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joined 2023 January 20 01:02:14 UTC


User ID: 2113



2 followers   follows 0 users   joined 2023 January 20 01:02:14 UTC


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User ID: 2113

The recent huge increase in the percentage of people who are LGBT suggests that at least bisexuality is a choice for 1 in 5 women. The number of gays is up 4x, and lesbians 11x since the silent generation.

The new narrative is that orientation is a spectrum. Perhaps this is true. Male homosexual acts were commonplace in Ancient Greece and Rome and I think this suggests that at least 50% of men would engage in homosexual acts if it were fully normalized. This seems very high bit I can't explain the ancient world without people being quite flexible.

Adopt a sibling's child?

This used to be common when people had large families (10+ kids) and when there were extra children lying around. The usual pattern was the youngest child, with perhaps a three or four-year age gap to the older ones. This child was often "gossiped" or given to another relative (often childless). It does not happen anymore. My parents considered this with my youngest sister.

Among Indians, especially Indian mothers, having straight hair, blue eyes, and fair skin, is considered a huge plus. Needless to say, the number of Indian guys who have these traits is fairly low. In the West, fair skin for men is not a plus. Blue eyes are a fetish for some girls, but green is perhaps preferred. Straight hair in men is actually a negative, the ideal being Fabio type locks.

Asian women are not nearly as influenced by their mothers, but they seem to prefer height above all else. Whether or not the top of their head is above or below their date's nipples seems to matter hugely. I really can't imagine why. They also do not prefer straight hair, presumably as they think they have that covered.

You might think that "white people" are the single group that does not prefer traits associated with another ethnic group, but this misses the diversity among white people. All girls with straight hair curl their hair. All girls with curly hair straighten it. Girls with gentle curls blow dry their hair straight and re-curl it, so it looks exactly as it was before. Girls who are pale desperately try to tan. Blonde girls cry over their lack of eyebrows. Freckles are a positive only when you don't have them, etc.

People want what they don't have. I think that captures most of it. I imagine that there is some women out there who is perfectly comfortable with her body. I would guess she is trans, though.

I don’t think Ratajkowski is that pretty

She is stunning in person, which actually counts for a lot. When I last met her, I was not wearing my glasses, as I am vain, so she just looked blurred, but her effect on other guys was very obvious.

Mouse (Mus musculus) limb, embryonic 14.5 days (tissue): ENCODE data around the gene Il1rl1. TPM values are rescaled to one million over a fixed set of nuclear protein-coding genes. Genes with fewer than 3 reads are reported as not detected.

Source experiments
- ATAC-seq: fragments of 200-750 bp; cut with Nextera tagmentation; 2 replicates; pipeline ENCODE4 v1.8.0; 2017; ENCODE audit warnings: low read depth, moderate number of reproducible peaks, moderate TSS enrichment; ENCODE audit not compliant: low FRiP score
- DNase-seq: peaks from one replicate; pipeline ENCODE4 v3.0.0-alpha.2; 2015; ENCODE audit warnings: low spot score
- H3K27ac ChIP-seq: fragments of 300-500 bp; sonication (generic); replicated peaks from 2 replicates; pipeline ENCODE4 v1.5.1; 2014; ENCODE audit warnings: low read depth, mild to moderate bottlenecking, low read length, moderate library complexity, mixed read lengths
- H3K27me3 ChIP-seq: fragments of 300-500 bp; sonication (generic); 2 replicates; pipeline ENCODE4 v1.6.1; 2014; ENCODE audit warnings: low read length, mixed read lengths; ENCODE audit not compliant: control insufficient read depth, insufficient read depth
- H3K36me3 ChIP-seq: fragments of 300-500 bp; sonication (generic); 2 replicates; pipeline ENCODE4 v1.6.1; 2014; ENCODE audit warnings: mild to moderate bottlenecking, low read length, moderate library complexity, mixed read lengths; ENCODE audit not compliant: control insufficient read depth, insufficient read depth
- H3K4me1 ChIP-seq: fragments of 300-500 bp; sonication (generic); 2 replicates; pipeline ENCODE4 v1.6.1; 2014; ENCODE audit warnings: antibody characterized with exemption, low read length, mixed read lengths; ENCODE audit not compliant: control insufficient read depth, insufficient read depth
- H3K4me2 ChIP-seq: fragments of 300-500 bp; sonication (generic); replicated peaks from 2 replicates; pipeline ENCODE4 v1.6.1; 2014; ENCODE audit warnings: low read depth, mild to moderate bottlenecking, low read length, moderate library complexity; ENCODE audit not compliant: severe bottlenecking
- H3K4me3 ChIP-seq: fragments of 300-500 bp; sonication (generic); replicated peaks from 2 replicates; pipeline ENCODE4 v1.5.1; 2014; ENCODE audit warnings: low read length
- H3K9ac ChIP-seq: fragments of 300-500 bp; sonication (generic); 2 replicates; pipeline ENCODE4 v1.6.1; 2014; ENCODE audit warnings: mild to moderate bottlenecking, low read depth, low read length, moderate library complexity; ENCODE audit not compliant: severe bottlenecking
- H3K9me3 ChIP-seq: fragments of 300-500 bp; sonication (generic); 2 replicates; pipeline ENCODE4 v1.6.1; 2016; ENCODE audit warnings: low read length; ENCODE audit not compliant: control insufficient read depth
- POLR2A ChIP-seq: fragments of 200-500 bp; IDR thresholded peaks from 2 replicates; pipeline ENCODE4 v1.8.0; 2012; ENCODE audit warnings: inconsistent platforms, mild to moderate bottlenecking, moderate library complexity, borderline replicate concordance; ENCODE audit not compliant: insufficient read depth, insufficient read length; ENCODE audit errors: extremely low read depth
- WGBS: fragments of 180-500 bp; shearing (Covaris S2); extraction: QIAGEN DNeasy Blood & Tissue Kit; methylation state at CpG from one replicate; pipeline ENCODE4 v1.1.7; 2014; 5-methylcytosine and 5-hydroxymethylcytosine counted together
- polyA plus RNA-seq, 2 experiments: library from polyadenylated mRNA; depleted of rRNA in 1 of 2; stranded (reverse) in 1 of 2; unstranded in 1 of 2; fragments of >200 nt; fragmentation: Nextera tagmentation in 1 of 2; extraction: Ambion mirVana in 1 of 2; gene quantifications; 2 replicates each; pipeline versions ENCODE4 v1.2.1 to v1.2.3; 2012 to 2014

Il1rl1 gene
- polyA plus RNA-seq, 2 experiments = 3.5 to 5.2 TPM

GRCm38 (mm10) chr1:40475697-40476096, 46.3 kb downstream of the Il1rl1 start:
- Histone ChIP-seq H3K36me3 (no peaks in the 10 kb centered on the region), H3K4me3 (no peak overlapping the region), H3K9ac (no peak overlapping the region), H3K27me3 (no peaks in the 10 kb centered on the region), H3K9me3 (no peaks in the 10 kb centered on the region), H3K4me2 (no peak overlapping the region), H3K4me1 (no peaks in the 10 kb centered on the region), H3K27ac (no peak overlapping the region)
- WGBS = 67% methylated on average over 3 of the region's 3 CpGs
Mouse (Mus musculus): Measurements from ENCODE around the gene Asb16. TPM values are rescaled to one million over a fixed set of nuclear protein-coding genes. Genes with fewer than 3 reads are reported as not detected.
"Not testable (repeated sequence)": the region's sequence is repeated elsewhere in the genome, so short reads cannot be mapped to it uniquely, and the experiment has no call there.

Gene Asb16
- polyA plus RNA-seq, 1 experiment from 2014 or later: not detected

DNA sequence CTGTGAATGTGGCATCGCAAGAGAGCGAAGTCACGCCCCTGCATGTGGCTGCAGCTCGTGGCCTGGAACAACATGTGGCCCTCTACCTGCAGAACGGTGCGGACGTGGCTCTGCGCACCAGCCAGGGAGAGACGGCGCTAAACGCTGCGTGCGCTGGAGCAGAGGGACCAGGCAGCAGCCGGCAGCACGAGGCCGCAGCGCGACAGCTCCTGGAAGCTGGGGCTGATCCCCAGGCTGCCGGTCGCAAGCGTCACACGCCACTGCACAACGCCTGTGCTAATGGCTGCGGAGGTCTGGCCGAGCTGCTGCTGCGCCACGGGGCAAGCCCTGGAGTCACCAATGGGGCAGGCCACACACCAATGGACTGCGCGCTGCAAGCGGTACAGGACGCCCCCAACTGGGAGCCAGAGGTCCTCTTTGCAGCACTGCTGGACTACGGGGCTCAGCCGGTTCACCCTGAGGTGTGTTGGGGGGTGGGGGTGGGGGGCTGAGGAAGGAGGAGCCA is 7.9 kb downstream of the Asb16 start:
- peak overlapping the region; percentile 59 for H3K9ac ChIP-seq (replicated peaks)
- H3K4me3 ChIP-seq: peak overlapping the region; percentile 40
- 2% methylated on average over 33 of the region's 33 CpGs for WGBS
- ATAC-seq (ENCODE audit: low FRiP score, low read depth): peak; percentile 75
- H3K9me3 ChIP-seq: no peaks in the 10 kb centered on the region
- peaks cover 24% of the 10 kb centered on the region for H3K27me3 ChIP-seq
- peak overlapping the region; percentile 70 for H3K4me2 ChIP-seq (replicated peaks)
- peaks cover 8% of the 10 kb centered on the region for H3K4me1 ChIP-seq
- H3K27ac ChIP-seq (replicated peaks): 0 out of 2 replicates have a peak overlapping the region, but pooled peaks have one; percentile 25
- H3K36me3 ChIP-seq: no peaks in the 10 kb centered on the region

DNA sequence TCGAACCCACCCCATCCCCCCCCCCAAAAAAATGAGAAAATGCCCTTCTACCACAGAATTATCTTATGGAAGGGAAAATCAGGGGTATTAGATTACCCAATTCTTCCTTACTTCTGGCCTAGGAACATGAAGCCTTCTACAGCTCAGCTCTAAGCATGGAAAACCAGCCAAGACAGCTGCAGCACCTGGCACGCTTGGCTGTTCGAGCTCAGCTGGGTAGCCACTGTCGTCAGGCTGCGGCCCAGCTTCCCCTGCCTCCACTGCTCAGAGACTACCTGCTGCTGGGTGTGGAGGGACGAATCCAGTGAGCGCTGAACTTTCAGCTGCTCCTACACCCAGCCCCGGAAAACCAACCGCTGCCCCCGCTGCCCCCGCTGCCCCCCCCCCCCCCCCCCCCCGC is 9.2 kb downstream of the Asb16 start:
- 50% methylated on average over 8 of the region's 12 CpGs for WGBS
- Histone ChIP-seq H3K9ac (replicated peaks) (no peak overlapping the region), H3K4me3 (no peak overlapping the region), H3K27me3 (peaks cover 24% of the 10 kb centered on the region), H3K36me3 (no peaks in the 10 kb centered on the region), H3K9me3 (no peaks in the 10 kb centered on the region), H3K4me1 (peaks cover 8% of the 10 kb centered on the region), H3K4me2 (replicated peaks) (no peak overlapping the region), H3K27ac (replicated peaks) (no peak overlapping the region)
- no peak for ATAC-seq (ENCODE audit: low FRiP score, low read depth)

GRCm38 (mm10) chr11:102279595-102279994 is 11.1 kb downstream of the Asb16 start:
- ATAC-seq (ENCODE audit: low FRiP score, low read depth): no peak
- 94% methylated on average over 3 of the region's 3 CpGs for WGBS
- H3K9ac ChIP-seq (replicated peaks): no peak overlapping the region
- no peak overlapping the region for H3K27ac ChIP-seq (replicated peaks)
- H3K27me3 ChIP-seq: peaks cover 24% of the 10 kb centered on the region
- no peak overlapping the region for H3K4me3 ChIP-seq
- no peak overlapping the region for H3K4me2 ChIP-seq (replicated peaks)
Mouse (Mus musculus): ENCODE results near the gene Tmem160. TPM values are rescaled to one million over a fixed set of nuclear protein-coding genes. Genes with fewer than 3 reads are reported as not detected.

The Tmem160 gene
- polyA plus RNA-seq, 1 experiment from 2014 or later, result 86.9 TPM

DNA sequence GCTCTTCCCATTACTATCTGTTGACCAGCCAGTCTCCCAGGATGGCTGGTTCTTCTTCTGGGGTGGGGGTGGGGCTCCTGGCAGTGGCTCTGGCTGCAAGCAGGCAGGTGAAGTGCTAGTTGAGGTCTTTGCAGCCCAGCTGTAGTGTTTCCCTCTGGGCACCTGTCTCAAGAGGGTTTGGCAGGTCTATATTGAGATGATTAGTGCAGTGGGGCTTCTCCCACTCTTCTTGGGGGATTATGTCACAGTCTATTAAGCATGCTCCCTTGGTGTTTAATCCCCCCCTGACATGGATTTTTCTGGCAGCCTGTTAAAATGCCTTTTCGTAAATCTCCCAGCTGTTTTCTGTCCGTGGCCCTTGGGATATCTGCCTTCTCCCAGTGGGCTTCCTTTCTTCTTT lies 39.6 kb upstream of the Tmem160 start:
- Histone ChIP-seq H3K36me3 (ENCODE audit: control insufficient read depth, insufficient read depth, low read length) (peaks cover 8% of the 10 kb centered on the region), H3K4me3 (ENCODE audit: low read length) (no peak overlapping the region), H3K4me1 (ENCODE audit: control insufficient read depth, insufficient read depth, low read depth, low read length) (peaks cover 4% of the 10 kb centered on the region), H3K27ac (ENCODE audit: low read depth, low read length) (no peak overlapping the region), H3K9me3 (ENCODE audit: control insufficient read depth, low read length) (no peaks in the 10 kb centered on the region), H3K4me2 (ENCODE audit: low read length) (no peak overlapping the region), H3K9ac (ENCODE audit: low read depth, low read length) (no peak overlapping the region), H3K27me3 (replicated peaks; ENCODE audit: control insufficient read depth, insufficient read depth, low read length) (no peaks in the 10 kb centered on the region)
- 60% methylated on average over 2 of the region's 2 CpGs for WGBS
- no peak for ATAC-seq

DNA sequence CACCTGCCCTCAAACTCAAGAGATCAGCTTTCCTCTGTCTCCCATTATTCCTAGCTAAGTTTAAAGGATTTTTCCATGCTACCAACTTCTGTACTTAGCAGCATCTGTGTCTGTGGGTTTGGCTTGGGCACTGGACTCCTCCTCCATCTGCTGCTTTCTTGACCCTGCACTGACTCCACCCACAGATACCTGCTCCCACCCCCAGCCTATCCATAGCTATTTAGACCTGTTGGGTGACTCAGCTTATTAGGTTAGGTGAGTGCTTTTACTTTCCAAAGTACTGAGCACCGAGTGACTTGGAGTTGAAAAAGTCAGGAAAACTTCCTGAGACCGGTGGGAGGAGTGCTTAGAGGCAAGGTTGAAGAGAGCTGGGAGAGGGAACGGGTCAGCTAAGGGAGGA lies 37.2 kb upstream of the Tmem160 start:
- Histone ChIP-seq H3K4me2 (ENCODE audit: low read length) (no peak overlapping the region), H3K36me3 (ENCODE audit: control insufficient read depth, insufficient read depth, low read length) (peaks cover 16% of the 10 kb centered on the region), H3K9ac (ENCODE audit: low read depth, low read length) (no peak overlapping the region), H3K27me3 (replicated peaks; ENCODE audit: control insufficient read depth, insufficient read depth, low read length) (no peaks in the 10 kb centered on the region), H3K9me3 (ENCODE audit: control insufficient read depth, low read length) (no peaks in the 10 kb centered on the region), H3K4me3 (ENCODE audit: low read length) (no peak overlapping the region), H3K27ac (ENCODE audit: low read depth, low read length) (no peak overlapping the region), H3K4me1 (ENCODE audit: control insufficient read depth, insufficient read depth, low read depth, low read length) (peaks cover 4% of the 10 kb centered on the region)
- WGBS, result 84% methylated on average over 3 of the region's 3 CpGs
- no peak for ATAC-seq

an acting coach is more likely to know a modelling in agent in Southern California than in Appalachia.

That is true, but not enormously so. Modeling agents look for girls where pretty girls are.

But again, even for Emily Ratajkowski, how high is her value?

I agree with you here. She was appearing on the cover of "erotica" magazines when she was 21, which is pretty low class.

Karlie Kloss was a supermodel who married ‘up’ financially,

Financially, but arguably not socially. Real estate is weird that way, with rich people who have no class. I am sure there is an obvious example around.

I do think it is very hard to marry up several levels. Grace Kelly did it. Miranda Kerr is notable, as she was getting any younger. Natalia Vodianova seems to have done well. Class in the US has been eroding, and the levels are not as obvious as they were. I think in the UK it probably is still much more rigid.

An Appalachian Emily Ratajkowski almost certainly wouldn’t have become a model

How do you explain Pamela Anderson then? Her parents were a furnace repairman and a waitress, and she was "scouted" as she was in the stands at a CFL game. If you are pretty enough, things can happen, whether it be the prince taking interest or the beer sponsor deciding to sign you. You have to be very pretty, though, I will grant that.

Emily's parents were two school teachers. She was born in London, but it does not seem that her parents were jet-setters. Her mother does have a Ph.D. and taught at San Diego Jewish Academy. Ratajkowski Pere got a Bachelor of Fine Arts from San Diego State University and taught at San Dieguito High School, where he met Balgley, who also taught there for a time. This is a public high school, so Emily grew up in San Diego in fairly middle-class surroundings.

UCLA certainly could make a difference, but she attended for one year and was already a model. The child of two school teachers can usually get to UCLA, or another flagship college.

Looking further, Emily got into modeling when a high school acting coach introduced her to an agent and she signed with Ford models at age 14. I do not think that her entry is in any way predicated on her social class, as the acting coach at a public high school is accessible to most Americans. At 14 she was distinctively pretty, as this photo she shared shows.

I would guess that 50% of girls that pretty get introduced to agents, and the ones who are willing to do the work end up as models. Surely you know girls who were scouted?

The Cloaca Maxima looks fine to me and far superior to most sewers that I have had to work in. I will grant you the other two. I should have known that someone from New Jersey could find ugliness easily.

If there was any infrastructure then I am sure a dump would count. I do not know of any old dump with appreciable infrastructure. Even a rail line, a station, etc. would be enough.